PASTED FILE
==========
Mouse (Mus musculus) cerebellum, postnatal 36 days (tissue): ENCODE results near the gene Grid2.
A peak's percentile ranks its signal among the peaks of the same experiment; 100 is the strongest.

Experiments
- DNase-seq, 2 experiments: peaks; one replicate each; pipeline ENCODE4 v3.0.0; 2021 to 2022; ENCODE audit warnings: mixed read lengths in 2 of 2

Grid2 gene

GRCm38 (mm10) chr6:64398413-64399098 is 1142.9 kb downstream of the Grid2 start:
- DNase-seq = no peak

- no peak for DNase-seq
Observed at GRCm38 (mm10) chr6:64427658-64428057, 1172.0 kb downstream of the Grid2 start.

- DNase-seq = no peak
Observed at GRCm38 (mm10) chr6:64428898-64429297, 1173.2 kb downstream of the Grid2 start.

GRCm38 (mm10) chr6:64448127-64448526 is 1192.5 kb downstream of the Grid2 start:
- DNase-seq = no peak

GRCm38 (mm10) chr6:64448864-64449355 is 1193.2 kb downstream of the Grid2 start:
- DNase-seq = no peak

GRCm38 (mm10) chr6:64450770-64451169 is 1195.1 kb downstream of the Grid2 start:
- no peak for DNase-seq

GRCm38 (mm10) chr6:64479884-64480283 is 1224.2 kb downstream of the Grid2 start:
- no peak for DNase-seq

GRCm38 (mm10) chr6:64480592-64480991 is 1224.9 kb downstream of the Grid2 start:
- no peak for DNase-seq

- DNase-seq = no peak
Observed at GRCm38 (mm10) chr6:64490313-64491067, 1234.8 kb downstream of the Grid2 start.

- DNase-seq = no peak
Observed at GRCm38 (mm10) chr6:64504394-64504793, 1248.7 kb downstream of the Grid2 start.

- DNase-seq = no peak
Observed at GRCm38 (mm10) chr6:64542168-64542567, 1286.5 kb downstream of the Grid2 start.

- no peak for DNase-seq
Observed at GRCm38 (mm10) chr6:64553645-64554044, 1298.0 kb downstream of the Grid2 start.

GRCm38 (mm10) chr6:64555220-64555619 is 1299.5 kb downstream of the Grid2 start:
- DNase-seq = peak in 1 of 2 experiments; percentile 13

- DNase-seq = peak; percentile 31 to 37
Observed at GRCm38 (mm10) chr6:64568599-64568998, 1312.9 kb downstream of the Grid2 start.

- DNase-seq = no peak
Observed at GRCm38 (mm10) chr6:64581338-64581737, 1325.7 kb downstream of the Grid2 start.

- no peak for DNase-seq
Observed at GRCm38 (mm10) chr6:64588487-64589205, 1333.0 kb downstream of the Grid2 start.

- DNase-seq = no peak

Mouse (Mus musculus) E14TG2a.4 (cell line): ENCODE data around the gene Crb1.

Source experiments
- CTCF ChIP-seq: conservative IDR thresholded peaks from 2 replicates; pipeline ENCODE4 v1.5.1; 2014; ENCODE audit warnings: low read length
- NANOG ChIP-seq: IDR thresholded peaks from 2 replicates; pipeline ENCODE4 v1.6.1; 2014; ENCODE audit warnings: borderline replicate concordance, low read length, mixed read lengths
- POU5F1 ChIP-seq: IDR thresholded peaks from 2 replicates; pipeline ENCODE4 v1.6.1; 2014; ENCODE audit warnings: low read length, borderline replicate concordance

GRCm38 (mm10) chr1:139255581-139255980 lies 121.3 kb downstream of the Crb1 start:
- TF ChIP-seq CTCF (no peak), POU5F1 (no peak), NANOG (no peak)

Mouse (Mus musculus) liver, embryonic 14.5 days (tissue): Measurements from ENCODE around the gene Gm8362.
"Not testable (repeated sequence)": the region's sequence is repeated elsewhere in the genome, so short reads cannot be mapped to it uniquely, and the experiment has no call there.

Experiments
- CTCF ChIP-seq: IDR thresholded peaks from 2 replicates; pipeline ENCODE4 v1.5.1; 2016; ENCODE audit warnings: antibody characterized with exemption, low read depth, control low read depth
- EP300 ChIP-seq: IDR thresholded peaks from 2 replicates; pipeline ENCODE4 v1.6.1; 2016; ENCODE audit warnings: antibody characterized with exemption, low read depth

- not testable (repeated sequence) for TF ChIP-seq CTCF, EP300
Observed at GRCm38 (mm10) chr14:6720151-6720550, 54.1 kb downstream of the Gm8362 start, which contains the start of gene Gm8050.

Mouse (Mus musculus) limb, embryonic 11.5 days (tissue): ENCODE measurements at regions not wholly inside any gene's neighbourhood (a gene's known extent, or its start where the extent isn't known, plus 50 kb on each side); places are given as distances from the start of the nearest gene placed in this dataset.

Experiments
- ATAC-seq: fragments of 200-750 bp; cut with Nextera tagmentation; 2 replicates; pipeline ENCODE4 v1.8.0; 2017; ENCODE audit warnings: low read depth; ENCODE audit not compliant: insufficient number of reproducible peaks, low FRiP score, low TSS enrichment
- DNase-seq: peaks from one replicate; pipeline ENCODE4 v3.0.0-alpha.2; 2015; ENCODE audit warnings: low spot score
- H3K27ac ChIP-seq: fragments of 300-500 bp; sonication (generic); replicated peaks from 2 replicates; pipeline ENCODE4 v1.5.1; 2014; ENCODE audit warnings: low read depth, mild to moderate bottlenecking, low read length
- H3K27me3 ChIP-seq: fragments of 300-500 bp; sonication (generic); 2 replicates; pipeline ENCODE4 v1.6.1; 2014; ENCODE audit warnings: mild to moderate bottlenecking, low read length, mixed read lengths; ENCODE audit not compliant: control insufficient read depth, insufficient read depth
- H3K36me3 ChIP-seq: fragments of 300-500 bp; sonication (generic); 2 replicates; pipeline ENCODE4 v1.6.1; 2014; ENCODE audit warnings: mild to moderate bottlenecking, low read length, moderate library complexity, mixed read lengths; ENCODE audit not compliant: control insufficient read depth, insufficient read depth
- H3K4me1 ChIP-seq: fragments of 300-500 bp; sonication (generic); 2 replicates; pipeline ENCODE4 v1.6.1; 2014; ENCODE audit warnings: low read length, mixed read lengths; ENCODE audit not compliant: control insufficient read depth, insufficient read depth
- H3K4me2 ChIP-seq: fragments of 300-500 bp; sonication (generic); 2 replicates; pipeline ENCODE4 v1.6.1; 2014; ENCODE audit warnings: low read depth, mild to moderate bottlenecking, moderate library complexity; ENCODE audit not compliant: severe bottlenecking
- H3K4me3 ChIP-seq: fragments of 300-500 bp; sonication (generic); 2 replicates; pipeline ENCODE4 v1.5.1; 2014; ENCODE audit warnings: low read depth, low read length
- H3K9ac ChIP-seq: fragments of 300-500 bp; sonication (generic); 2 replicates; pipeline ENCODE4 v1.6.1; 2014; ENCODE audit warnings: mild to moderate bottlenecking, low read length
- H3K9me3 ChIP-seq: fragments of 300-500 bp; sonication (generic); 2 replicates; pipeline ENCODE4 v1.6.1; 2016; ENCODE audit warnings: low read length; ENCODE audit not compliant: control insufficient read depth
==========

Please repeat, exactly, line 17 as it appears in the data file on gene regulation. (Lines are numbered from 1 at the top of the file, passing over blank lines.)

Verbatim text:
- no peak for DNase-seq